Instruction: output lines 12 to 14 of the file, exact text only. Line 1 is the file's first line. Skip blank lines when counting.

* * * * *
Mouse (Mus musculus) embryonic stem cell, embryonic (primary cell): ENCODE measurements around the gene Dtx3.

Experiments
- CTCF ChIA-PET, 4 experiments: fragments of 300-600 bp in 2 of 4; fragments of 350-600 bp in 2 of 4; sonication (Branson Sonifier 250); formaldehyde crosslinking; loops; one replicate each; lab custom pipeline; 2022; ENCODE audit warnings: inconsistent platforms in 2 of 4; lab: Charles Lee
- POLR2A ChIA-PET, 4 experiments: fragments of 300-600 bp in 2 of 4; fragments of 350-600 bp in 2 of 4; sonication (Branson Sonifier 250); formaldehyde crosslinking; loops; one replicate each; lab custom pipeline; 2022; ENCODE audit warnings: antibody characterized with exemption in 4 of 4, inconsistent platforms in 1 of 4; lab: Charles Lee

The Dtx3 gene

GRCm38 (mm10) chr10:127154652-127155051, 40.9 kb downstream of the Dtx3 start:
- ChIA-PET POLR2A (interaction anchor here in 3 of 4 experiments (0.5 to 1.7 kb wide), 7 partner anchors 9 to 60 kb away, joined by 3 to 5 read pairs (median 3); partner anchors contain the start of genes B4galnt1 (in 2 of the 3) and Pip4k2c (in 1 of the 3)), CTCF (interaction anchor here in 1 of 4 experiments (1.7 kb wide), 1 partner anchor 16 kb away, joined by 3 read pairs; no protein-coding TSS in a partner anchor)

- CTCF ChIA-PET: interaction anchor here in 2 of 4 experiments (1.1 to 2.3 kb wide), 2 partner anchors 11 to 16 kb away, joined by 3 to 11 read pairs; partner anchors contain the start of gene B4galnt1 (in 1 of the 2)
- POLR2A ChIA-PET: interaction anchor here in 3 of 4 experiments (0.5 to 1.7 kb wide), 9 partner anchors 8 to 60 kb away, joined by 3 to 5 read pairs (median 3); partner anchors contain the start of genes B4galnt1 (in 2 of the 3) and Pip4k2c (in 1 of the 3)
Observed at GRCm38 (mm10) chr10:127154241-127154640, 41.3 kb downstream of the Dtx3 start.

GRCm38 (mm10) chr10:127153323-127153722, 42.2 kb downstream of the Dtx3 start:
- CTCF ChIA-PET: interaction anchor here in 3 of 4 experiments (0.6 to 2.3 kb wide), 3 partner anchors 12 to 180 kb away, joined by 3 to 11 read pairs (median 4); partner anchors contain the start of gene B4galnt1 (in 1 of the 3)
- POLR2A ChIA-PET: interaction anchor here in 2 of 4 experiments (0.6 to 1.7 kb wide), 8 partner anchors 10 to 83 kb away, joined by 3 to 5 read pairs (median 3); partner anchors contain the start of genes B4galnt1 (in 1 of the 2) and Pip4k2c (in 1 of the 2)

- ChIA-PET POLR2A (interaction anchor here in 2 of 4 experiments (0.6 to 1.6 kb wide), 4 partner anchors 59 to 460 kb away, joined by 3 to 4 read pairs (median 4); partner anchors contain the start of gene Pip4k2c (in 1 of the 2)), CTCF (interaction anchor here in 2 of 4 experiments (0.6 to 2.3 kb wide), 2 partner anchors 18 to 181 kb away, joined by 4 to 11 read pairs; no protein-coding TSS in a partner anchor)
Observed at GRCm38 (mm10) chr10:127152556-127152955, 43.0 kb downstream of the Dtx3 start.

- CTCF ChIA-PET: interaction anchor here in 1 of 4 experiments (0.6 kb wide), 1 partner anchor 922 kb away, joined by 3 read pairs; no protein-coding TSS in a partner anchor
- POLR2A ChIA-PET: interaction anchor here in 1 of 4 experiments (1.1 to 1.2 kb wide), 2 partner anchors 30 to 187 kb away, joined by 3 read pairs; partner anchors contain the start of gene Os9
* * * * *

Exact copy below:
- CTCF ChIA-PET: interaction anchor here in 3 of 4 experiments (0.6 to 2.3 kb wide), 3 partner anchors 12 to 180 kb away, joined by 3 to 11 read pairs (median 4); partner anchors contain the start of gene B4galnt1 (in 1 of the 3)
- POLR2A ChIA-PET: interaction anchor here in 2 of 4 experiments (0.6 to 1.7 kb wide), 8 partner anchors 10 to 83 kb away, joined by 3 to 5 read pairs (median 3); partner anchors contain the start of genes B4galnt1 (in 1 of the 2) and Pip4k2c (in 1 of the 2)

- ChIA-PET POLR2A (interaction anchor here in 2 of 4 experiments (0.6 to 1.6 kb wide), 4 partner anchors 59 to 460 kb away, joined by 3 to 4 read pairs (median 4); partner anchors contain the start of gene Pip4k2c (in 1 of the 2)), CTCF (interaction anchor here in 2 of 4 experiments (0.6 to 2.3 kb wide), 2 partner anchors 18 to 181 kb away, joined by 4 to 11 read pairs; no protein-coding TSS in a partner anchor)